• This report provides a detailed analysis of measures being taken by some developed nations and emerging economies to mitigate tax evasion offshore by their tax payers
• It explains the key provisions of some of the important acts such as the Foreign Account Tax Compliance Act in the US
• It details the measures being taken by certain tax havens to reduce their geographies from being used to evade taxes
• It details the impact on wealth management companies that had previously derived a major share of their business from offshore wealth
• It details the market entry strategies and product, target and customer retention strategies used by various wealth management companies in the wealth management industry
• It suggests the new business models and marketing strategies to be adopted and the new geographies that have to be targeted by wealth management companies in tax havens to keep their business growing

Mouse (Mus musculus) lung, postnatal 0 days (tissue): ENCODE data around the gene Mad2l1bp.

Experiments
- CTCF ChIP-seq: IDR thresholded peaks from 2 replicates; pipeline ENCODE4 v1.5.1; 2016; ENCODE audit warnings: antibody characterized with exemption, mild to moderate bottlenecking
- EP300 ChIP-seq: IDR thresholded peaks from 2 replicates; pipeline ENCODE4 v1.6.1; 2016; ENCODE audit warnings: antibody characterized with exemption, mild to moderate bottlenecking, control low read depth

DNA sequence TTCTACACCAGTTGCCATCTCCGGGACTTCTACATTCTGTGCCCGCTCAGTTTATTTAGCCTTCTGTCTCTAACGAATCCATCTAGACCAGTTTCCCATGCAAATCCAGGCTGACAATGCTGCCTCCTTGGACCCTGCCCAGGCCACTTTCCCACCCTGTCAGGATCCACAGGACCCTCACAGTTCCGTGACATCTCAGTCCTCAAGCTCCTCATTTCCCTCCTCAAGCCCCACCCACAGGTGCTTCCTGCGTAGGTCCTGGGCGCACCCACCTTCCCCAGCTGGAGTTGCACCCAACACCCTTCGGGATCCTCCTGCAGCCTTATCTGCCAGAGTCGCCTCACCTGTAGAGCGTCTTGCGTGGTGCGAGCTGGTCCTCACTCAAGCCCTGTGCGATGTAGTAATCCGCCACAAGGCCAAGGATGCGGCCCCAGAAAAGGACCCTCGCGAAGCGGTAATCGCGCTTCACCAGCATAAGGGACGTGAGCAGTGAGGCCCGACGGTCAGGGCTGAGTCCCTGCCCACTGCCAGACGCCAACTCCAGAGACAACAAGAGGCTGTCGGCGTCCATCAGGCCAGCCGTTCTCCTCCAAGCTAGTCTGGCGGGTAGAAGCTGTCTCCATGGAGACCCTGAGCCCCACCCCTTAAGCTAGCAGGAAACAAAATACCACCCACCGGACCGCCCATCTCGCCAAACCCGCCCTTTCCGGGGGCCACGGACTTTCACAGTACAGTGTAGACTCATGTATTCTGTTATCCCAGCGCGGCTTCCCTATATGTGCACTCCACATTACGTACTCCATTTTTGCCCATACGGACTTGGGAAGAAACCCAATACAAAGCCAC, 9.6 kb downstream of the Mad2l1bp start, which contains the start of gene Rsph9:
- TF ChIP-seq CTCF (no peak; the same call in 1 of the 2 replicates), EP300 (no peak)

Reasons To Buy

• Understand the significance of the measures being taken by some nations such as the US, the UK and Germany to tax the offshore concealed wealth of their taxpayers
• Comprehend the impact on wealth management companies whose business is driven mainly by offshore wealth
• Gain insights into the business models that have to be adopted, the inherent strengths that have to be highlighted and the jurisdictions that wealth management companies in offshore tax havens have to focus on to continue to expand their businesses



Key Highlights